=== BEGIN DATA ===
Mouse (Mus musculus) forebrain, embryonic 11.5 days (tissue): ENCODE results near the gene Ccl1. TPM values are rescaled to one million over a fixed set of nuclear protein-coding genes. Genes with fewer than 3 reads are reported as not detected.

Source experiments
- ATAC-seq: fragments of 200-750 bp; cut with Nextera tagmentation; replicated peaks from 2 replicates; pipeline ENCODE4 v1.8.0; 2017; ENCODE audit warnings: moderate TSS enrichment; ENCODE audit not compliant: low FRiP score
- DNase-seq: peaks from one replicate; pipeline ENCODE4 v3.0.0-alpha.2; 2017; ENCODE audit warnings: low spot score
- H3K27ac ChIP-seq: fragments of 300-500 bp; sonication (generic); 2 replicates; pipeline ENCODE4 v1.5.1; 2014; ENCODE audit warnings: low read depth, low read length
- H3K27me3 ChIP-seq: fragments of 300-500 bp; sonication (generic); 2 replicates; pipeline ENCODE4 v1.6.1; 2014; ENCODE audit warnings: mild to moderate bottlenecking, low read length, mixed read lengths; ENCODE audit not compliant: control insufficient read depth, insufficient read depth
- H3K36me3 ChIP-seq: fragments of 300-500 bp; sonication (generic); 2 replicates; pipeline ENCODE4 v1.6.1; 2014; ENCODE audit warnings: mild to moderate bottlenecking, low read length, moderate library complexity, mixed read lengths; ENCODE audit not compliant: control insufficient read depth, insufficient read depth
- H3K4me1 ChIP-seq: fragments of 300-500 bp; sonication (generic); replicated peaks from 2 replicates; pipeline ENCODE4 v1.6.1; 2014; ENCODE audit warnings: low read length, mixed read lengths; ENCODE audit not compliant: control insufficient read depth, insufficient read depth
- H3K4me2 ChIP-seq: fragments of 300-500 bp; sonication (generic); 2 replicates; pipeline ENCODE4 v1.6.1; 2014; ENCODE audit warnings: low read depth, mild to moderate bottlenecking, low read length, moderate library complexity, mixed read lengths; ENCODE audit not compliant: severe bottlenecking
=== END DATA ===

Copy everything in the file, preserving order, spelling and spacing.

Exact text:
Mouse (Mus musculus) forebrain, embryonic 11.5 days (tissue): ENCODE results near the gene Ccl1. TPM values are rescaled to one million over a fixed set of nuclear protein-coding genes. Genes with fewer than 3 reads are reported as not detected.

Source experiments
- ATAC-seq: fragments of 200-750 bp; cut with Nextera tagmentation; replicated peaks from 2 replicates; pipeline ENCODE4 v1.8.0; 2017; ENCODE audit warnings: moderate TSS enrichment; ENCODE audit not compliant: low FRiP score
- DNase-seq: peaks from one replicate; pipeline ENCODE4 v3.0.0-alpha.2; 2017; ENCODE audit warnings: low spot score
- H3K27ac ChIP-seq: fragments of 300-500 bp; sonication (generic); 2 replicates; pipeline ENCODE4 v1.5.1; 2014; ENCODE audit warnings: low read depth, low read length
- H3K27me3 ChIP-seq: fragments of 300-500 bp; sonication (generic); 2 replicates; pipeline ENCODE4 v1.6.1; 2014; ENCODE audit warnings: mild to moderate bottlenecking, low read length, mixed read lengths; ENCODE audit not compliant: control insufficient read depth, insufficient read depth
- H3K36me3 ChIP-seq: fragments of 300-500 bp; sonication (generic); 2 replicates; pipeline ENCODE4 v1.6.1; 2014; ENCODE audit warnings: mild to moderate bottlenecking, low read length, moderate library complexity, mixed read lengths; ENCODE audit not compliant: control insufficient read depth, insufficient read depth
- H3K4me1 ChIP-seq: fragments of 300-500 bp; sonication (generic); replicated peaks from 2 replicates; pipeline ENCODE4 v1.6.1; 2014; ENCODE audit warnings: low read length, mixed read lengths; ENCODE audit not compliant: control insufficient read depth, insufficient read depth
- H3K4me2 ChIP-seq: fragments of 300-500 bp; sonication (generic); 2 replicates; pipeline ENCODE4 v1.6.1; 2014; ENCODE audit warnings: low read depth, mild to moderate bottlenecking, low read length, moderate library complexity, mixed read lengths; ENCODE audit not compliant: severe bottlenecking